Select Committee on Science and Technology Appendices to the Minutes of Evidence


Supplementary memorandum submitted by the Medical Research Council


  1.  The Medical Research Council welcomed the science White Paper, and in particular the emphasis on delivering scientific "brain gain", whether through helping to attract the best scientists from abroad to work in the UK, or through encouraging a higher proportion of the best graduates to enter scientific research training, and ensuring the quality of that training.

  2.  At the time the new White Paper was published, MRC already had in place a fast-track research funding scheme to make it easier for universities and MRC units to bring researchers from other countries to the UK. Three senior university appointments in medial research have already been helped by use of the MRC scheme, with up to a dozen more expected in the near future. We expect that universities will use the MRC scheme to complement the new funding for outstanding researchers announced in the White Paper.

  3.  MRC welcomed the provision of extra funding for postgraduate research stipends, which will bring the basic rate up to £9,000 in three years. At present, MRC pays considerably more (£7,450 outside London and £9,900 in London) than the basic research council rate, as we have long felt that, in a competitive and fast moving area with a strong industrial R&D sector, the basic rates were insufficient to attract high-calibre graduates. A recent consultation with UK universities suggests that even the new rates will not be seen as an attractive level of support in the biomedical sector, and MRC will continue to pay research students substantially more than the basic rate, and will decide on the new level of MRC stipends next month.

  4.  MRC considers that it is also timely to begin exploring alternatives to the established models of PhD (or MRes + PhD) support, and have recently launched a new pilot scheme for salaried pre-doctoral fellowships in MRC establishments. The first awards will be taken up in Autumn 2001, and graduates will be employed as salaried members of staff, with full contracts of employment and employment benefits, on fixed term contracts. The pilot will be carefully evaluated. We will be considering not only the effectiveness of awards in attracting highly talented individuals who might not otherwise have chosen a research career, but also the potential to improve perceptions of careers in scientific research by putting graduate research appointments on a par with other graduate career options.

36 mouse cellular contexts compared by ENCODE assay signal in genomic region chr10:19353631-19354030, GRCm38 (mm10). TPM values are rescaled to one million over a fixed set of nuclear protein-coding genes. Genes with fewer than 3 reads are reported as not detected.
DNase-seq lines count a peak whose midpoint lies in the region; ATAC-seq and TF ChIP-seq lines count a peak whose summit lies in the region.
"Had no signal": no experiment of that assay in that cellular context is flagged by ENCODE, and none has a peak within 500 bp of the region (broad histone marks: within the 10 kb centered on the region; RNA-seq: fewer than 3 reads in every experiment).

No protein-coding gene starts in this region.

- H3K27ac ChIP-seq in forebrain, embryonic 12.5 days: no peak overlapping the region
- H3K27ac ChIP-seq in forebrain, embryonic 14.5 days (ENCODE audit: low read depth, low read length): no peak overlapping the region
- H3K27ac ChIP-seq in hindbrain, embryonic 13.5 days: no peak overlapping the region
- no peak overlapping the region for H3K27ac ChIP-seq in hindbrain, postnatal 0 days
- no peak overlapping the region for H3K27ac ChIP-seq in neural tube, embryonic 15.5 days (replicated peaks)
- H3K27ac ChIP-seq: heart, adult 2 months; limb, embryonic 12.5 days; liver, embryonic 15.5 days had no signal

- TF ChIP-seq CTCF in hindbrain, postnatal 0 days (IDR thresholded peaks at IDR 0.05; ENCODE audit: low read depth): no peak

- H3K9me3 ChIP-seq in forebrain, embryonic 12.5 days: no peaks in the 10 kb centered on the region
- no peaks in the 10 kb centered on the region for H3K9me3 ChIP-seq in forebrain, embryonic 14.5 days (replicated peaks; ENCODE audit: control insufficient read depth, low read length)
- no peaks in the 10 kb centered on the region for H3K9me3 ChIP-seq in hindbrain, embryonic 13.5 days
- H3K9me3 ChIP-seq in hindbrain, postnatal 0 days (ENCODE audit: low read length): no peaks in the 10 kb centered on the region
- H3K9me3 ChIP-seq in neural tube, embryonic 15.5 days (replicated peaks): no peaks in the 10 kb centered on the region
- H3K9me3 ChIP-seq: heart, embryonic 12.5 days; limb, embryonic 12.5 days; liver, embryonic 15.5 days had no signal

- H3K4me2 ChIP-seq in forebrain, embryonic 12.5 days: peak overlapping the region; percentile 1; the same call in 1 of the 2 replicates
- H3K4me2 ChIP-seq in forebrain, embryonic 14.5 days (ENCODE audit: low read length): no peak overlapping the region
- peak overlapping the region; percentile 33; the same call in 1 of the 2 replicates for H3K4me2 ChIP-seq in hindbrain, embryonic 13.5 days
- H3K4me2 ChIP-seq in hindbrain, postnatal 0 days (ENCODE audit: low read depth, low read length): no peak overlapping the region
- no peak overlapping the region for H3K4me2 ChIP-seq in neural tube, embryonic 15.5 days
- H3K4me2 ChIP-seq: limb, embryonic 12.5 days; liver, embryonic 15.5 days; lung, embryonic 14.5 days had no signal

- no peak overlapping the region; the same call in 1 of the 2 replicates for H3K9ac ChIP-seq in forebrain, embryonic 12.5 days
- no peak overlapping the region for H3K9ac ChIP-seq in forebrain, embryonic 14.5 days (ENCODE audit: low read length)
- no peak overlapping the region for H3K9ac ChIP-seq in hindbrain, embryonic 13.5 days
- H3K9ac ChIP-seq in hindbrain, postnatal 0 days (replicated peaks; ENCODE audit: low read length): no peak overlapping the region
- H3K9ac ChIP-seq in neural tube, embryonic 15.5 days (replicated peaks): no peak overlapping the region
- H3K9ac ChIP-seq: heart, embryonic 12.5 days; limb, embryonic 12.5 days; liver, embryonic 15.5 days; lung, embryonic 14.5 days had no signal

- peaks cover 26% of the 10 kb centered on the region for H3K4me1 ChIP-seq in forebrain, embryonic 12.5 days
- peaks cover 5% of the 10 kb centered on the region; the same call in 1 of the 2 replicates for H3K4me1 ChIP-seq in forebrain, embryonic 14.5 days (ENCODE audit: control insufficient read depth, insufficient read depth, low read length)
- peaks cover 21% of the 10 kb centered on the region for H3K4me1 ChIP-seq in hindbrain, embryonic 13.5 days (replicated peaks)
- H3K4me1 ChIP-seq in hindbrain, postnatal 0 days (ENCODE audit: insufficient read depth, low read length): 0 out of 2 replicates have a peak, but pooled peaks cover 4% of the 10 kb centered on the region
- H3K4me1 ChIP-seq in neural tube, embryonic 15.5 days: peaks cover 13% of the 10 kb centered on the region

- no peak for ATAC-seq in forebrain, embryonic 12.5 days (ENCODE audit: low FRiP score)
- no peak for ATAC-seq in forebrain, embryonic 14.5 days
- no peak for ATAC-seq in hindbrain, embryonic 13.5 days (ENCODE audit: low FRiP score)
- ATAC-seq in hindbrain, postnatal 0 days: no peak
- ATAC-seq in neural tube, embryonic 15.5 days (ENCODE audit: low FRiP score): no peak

5.  Our initial memorandum underlined how partnerships between research funders had become a pervasive feature of strategic planning since the 1993 White Paper.

  As further examples, the past year has seen:

    —  the establishment of the Cancer Research Funders Forum, involving the Department of Health, MRC and the main charities. The Forum has already commissioned a review (By MRC) of prostate cancer research in the UK, and steps are already being taken to strengthen this underdeveloped area of research. The Forum has also helped pave the way for the new National Cancer Research Institute, which will play a similar co-ordinating role.

    —  the formation of a similar Funders Forum for Ageing Research which not only brings together the Department of Health and charities, but also BBSRC, ESRC and EPSRC, reflecting the contribution of research in the social science, in non-medical life sciences, and in engineering and IT, to the aim of extending quality of life.

    —  the allocation of funds in the Science Budget to three priority themes—genomics, e-science and basic technology—in which realising the UK's potential depends on ensuring there are well funded, effectively managed strategies co-ordinated across several, or all, research councils.

  6.  At an international level, MRC is also involved in an ambitious initiative planned by the EC, to address the three major diseases of poverty—AIDS, TB and malaria. The principal aim will be to bring new therapies quickly and efficiently through from basic research to clinical application, in large part through new public-private partnerships. MRC is liaising closely with the Commission on the preliminary planning, and given our research expertise in these areas, we anticipate playing a major role in the initiative.


  7.  A copy of MRCS's press release responding to the Science Budget announcement is attached[30], and fuller plans for how MRC will use its funding and its links with other funders, to take forward priority areas and training will be published in March.

  8.  MRC welcomed the provision of a further £1 billion for capital infrastructure in UK universities and research council institutes. The Committee will be aware that further details of how the new capital funding for universities will be administered have been published since they heard evidence in October. These arrangements will, we believe, significantly reduce the administrative costs which universities and research councils had to occur in the JIF scheme. As responsibility for strategic direction is devolved to individual universities, the approach depends on a strong commitment to co-ordination among universities, and between universities and funders, to ensure the provision of space and equipment reflects realistic assumptions about future funding for research staff and programmes, and to avoid competition between universities leading to over-provision. MRC, along with other Research Councils is encouraging universities to consult informally on their plans at an early stage.

January 2001

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